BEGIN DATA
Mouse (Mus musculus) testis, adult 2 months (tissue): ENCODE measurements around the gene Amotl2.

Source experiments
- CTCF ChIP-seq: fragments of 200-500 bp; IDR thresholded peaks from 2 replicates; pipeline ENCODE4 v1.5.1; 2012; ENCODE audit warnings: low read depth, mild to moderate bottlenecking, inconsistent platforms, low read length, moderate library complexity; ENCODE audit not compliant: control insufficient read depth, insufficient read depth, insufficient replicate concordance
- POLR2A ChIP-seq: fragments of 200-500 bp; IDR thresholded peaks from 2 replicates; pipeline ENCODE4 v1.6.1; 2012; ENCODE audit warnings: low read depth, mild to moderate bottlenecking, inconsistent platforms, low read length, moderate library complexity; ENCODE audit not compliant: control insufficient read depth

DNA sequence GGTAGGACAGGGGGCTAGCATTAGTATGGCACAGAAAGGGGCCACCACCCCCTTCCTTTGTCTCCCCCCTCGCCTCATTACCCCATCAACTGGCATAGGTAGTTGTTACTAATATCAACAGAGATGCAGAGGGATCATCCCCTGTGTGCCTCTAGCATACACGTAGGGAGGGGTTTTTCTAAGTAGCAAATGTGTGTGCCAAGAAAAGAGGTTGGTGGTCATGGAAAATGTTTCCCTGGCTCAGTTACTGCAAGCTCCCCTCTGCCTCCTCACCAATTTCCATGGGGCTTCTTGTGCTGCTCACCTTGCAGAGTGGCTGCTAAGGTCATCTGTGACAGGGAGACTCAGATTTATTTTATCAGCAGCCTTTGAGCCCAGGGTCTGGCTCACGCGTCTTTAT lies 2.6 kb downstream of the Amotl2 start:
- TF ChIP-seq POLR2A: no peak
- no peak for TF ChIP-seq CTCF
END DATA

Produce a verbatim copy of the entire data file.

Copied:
Mouse (Mus musculus) testis, adult 2 months (tissue): ENCODE measurements around the gene Amotl2.

Source experiments
- CTCF ChIP-seq: fragments of 200-500 bp; IDR thresholded peaks from 2 replicates; pipeline ENCODE4 v1.5.1; 2012; ENCODE audit warnings: low read depth, mild to moderate bottlenecking, inconsistent platforms, low read length, moderate library complexity; ENCODE audit not compliant: control insufficient read depth, insufficient read depth, insufficient replicate concordance
- POLR2A ChIP-seq: fragments of 200-500 bp; IDR thresholded peaks from 2 replicates; pipeline ENCODE4 v1.6.1; 2012; ENCODE audit warnings: low read depth, mild to moderate bottlenecking, inconsistent platforms, low read length, moderate library complexity; ENCODE audit not compliant: control insufficient read depth

DNA sequence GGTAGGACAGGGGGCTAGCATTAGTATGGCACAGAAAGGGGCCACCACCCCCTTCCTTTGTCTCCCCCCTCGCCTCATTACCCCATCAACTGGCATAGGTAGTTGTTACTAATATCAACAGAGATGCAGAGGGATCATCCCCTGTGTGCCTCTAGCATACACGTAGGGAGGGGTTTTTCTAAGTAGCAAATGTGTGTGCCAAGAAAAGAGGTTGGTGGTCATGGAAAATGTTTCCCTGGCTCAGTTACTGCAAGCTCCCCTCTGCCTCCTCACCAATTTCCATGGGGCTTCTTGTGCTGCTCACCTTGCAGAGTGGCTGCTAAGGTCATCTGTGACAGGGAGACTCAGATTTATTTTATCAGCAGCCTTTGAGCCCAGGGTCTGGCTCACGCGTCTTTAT lies 2.6 kb downstream of the Amotl2 start:
- TF ChIP-seq POLR2A: no peak
- no peak for TF ChIP-seq CTCF